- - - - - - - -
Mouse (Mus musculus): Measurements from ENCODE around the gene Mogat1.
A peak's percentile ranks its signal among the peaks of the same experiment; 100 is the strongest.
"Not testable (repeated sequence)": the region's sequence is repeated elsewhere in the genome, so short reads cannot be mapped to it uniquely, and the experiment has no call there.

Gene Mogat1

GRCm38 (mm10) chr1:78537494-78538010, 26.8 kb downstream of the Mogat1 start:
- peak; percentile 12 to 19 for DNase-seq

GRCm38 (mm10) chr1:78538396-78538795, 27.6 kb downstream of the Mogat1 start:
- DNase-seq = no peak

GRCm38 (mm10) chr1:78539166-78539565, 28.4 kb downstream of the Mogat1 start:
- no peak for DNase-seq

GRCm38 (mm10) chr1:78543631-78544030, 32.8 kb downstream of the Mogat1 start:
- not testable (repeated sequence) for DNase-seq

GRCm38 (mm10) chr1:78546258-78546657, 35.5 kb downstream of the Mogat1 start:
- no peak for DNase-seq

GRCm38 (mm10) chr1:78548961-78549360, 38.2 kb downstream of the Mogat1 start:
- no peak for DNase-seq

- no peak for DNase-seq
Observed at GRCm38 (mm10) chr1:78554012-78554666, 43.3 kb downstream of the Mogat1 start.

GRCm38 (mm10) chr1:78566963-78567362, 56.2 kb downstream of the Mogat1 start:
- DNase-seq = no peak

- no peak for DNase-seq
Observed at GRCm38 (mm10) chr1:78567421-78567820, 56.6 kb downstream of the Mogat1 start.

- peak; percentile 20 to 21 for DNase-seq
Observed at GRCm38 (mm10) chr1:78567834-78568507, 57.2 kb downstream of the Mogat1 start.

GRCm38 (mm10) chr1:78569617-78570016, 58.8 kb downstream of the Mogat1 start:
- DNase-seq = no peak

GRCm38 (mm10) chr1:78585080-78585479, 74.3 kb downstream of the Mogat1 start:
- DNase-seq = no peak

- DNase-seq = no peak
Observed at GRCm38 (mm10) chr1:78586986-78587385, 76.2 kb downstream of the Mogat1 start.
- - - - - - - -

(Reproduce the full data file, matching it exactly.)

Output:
Mouse (Mus musculus): Measurements from ENCODE around the gene Mogat1.
A peak's percentile ranks its signal among the peaks of the same experiment; 100 is the strongest.
"Not testable (repeated sequence)": the region's sequence is repeated elsewhere in the genome, so short reads cannot be mapped to it uniquely, and the experiment has no call there.

Gene Mogat1

GRCm38 (mm10) chr1:78537494-78538010, 26.8 kb downstream of the Mogat1 start:
- peak; percentile 12 to 19 for DNase-seq

GRCm38 (mm10) chr1:78538396-78538795, 27.6 kb downstream of the Mogat1 start:
- DNase-seq = no peak

GRCm38 (mm10) chr1:78539166-78539565, 28.4 kb downstream of the Mogat1 start:
- no peak for DNase-seq

GRCm38 (mm10) chr1:78543631-78544030, 32.8 kb downstream of the Mogat1 start:
- not testable (repeated sequence) for DNase-seq

GRCm38 (mm10) chr1:78546258-78546657, 35.5 kb downstream of the Mogat1 start:
- no peak for DNase-seq

GRCm38 (mm10) chr1:78548961-78549360, 38.2 kb downstream of the Mogat1 start:
- no peak for DNase-seq

- no peak for DNase-seq
Observed at GRCm38 (mm10) chr1:78554012-78554666, 43.3 kb downstream of the Mogat1 start.

GRCm38 (mm10) chr1:78566963-78567362, 56.2 kb downstream of the Mogat1 start:
- DNase-seq = no peak

- no peak for DNase-seq
Observed at GRCm38 (mm10) chr1:78567421-78567820, 56.6 kb downstream of the Mogat1 start.

- peak; percentile 20 to 21 for DNase-seq
Observed at GRCm38 (mm10) chr1:78567834-78568507, 57.2 kb downstream of the Mogat1 start.

GRCm38 (mm10) chr1:78569617-78570016, 58.8 kb downstream of the Mogat1 start:
- DNase-seq = no peak

GRCm38 (mm10) chr1:78585080-78585479, 74.3 kb downstream of the Mogat1 start:
- DNase-seq = no peak

- DNase-seq = no peak
Observed at GRCm38 (mm10) chr1:78586986-78587385, 76.2 kb downstream of the Mogat1 start.